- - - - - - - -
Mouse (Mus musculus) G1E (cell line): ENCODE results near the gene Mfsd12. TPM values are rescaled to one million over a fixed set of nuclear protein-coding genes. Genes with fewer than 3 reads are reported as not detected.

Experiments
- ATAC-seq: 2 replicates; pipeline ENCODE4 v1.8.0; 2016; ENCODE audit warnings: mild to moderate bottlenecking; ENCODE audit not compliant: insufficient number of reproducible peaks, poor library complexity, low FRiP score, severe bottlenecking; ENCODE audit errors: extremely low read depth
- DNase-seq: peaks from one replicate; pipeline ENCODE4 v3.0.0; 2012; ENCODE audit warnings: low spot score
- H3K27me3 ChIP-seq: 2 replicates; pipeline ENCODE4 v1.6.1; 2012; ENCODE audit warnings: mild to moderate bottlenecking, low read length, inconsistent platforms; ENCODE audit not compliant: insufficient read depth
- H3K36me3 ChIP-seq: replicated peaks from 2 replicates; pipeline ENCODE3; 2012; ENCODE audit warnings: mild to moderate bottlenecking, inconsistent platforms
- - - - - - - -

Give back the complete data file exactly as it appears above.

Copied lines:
Mouse (Mus musculus) G1E (cell line): ENCODE results near the gene Mfsd12. TPM values are rescaled to one million over a fixed set of nuclear protein-coding genes. Genes with fewer than 3 reads are reported as not detected.

Experiments
- ATAC-seq: 2 replicates; pipeline ENCODE4 v1.8.0; 2016; ENCODE audit warnings: mild to moderate bottlenecking; ENCODE audit not compliant: insufficient number of reproducible peaks, poor library complexity, low FRiP score, severe bottlenecking; ENCODE audit errors: extremely low read depth
- DNase-seq: peaks from one replicate; pipeline ENCODE4 v3.0.0; 2012; ENCODE audit warnings: low spot score
- H3K27me3 ChIP-seq: 2 replicates; pipeline ENCODE4 v1.6.1; 2012; ENCODE audit warnings: mild to moderate bottlenecking, low read length, inconsistent platforms; ENCODE audit not compliant: insufficient read depth
- H3K36me3 ChIP-seq: replicated peaks from 2 replicates; pipeline ENCODE3; 2012; ENCODE audit warnings: mild to moderate bottlenecking, inconsistent platforms